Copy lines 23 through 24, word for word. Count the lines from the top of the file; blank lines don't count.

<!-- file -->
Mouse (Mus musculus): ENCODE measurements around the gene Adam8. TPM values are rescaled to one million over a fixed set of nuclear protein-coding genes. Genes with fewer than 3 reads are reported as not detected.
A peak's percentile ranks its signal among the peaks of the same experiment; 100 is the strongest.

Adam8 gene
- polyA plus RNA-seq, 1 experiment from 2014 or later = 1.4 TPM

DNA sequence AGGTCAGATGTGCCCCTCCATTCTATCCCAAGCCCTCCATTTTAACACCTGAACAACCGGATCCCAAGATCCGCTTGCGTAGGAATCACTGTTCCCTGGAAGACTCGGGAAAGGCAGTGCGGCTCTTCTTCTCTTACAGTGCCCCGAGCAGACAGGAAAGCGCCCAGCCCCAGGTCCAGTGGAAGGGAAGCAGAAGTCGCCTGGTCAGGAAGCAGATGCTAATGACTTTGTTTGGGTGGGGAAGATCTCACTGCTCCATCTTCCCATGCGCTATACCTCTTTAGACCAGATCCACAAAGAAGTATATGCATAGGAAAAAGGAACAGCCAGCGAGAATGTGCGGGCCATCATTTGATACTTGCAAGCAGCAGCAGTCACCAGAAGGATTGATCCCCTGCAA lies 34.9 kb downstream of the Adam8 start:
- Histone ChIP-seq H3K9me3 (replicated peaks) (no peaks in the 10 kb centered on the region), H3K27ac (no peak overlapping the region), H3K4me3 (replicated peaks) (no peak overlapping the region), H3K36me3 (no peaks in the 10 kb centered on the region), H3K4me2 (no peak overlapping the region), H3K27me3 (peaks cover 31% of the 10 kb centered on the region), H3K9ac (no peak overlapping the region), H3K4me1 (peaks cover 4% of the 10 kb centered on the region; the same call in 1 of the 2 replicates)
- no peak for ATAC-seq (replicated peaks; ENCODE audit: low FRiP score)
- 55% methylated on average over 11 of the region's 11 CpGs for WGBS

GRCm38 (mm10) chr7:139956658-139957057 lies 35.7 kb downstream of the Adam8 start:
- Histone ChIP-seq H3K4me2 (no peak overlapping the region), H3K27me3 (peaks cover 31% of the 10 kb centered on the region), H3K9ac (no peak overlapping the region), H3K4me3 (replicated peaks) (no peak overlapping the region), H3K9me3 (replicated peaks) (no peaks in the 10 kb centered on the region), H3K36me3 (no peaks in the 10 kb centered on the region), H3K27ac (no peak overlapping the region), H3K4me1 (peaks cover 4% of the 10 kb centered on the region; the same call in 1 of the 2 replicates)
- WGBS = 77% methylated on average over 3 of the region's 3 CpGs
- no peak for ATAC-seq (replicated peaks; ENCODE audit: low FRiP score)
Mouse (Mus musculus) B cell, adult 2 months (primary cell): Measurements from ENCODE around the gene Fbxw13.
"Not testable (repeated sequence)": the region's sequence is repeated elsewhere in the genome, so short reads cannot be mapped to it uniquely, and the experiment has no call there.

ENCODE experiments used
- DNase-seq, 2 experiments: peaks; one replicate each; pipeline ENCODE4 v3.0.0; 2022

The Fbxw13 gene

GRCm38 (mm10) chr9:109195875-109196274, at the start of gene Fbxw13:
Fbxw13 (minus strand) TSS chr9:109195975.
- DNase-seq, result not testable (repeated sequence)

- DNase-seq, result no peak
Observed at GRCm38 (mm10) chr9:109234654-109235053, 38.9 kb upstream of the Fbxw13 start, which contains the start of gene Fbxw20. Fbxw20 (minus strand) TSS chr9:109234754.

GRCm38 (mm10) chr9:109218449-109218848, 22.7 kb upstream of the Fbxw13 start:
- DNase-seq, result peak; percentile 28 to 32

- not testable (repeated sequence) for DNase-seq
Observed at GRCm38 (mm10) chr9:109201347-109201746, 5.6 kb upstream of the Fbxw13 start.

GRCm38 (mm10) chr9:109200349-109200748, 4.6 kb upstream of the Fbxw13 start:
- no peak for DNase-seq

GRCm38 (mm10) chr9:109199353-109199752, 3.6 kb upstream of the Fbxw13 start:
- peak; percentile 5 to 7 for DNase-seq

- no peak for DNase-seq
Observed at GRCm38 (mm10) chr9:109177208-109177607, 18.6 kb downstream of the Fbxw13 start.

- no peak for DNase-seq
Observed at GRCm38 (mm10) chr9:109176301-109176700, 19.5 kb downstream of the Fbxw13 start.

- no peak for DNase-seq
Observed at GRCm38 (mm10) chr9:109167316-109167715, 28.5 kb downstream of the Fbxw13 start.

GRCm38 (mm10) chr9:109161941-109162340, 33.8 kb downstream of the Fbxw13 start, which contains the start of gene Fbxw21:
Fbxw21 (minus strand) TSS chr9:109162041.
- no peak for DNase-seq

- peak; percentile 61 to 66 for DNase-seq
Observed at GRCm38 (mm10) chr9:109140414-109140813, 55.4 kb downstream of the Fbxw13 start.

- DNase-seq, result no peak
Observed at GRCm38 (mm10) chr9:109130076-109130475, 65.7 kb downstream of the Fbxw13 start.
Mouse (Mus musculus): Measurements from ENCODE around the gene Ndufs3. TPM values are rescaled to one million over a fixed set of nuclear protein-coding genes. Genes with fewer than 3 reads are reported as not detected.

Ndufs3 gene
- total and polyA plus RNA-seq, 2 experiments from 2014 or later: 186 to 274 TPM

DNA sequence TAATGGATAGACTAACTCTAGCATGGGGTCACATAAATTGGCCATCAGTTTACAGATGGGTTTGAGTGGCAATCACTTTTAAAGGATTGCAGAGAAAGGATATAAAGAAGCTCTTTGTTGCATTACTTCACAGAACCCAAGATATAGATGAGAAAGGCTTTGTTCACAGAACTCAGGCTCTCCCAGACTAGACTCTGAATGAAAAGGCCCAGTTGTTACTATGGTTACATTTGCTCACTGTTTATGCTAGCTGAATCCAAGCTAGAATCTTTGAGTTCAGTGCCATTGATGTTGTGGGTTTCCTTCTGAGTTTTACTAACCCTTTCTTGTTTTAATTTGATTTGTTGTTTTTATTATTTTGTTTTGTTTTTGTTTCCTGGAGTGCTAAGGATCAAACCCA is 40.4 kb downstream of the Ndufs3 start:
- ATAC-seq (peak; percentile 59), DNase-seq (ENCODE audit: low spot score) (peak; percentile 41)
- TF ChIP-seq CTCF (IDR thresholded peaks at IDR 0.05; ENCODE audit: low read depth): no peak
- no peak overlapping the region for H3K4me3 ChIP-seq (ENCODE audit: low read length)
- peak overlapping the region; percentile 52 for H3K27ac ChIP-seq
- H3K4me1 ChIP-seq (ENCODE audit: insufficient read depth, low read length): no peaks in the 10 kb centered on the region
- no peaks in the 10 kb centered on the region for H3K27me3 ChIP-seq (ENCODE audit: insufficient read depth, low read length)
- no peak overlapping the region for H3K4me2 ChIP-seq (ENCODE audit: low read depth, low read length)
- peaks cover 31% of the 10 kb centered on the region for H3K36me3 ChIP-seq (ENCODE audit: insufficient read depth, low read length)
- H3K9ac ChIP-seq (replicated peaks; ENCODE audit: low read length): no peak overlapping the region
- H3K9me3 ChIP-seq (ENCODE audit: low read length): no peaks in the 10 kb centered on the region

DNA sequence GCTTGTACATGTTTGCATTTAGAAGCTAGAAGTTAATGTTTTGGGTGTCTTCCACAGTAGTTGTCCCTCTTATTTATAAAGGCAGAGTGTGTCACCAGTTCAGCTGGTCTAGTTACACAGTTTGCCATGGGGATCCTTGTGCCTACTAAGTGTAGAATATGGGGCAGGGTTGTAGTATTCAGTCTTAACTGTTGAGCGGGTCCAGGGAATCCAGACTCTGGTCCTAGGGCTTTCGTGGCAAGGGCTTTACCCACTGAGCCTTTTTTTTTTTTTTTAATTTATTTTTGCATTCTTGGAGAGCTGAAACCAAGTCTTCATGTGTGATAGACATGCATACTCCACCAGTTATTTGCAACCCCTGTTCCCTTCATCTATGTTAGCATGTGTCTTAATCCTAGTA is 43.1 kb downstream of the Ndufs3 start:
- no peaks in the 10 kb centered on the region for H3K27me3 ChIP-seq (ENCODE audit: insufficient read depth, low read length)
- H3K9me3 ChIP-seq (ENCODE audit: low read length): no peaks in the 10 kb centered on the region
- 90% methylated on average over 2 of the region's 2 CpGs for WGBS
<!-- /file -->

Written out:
GRCm38 (mm10) chr9:109218449-109218848, 22.7 kb upstream of the Fbxw13 start:
- DNase-seq, result peak; percentile 28 to 32